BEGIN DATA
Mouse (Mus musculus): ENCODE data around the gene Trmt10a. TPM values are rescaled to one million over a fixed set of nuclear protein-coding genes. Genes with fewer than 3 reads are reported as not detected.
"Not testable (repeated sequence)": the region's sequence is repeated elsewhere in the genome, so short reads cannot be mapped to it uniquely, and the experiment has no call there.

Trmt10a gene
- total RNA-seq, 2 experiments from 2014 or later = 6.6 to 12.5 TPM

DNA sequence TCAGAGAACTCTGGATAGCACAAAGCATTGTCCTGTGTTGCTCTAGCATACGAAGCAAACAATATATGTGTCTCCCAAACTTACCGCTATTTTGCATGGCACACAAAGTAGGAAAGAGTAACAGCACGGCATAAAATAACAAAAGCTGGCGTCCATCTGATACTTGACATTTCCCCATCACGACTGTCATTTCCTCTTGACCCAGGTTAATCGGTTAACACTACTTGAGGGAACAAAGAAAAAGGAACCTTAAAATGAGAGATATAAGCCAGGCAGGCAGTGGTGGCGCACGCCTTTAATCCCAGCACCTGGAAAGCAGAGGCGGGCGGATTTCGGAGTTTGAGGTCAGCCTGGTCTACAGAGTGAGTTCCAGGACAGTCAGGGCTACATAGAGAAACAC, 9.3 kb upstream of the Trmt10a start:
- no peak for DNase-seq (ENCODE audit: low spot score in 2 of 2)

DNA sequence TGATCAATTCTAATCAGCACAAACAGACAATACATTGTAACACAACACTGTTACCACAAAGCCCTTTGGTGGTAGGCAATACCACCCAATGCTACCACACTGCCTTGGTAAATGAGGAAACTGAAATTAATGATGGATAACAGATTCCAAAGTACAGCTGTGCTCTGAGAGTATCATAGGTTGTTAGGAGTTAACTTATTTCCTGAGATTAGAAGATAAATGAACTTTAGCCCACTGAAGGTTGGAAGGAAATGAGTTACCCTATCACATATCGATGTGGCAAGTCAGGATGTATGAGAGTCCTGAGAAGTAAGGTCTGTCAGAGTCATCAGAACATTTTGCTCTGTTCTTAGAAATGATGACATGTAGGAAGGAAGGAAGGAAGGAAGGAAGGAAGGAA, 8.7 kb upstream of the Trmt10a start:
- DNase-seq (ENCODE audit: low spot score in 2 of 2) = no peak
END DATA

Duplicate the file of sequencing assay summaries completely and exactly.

Mouse (Mus musculus): ENCODE data around the gene Trmt10a. TPM values are rescaled to one million over a fixed set of nuclear protein-coding genes. Genes with fewer than 3 reads are reported as not detected.
"Not testable (repeated sequence)": the region's sequence is repeated elsewhere in the genome, so short reads cannot be mapped to it uniquely, and the experiment has no call there.

Trmt10a gene
- total RNA-seq, 2 experiments from 2014 or later = 6.6 to 12.5 TPM

DNA sequence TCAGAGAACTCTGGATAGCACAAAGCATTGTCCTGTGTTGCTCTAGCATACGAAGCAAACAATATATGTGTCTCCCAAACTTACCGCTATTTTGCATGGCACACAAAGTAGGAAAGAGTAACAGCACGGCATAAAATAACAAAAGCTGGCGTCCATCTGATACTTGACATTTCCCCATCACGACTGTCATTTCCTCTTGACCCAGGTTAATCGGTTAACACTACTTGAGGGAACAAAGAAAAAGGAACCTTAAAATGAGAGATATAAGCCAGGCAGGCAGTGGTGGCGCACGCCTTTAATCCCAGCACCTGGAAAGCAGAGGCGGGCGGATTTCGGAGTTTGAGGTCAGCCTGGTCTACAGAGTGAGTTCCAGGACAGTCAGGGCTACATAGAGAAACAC, 9.3 kb upstream of the Trmt10a start:
- no peak for DNase-seq (ENCODE audit: low spot score in 2 of 2)

DNA sequence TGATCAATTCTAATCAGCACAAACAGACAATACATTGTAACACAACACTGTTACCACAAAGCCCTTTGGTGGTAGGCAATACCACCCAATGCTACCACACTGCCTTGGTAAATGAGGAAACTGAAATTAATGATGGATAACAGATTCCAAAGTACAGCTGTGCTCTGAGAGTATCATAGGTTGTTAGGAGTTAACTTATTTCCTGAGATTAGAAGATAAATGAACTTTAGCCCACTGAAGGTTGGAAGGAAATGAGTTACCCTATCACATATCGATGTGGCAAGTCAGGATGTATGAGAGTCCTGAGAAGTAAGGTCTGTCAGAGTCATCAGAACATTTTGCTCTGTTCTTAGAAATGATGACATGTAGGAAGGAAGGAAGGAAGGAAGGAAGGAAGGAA, 8.7 kb upstream of the Trmt10a start:
- DNase-seq (ENCODE audit: low spot score in 2 of 2) = no peak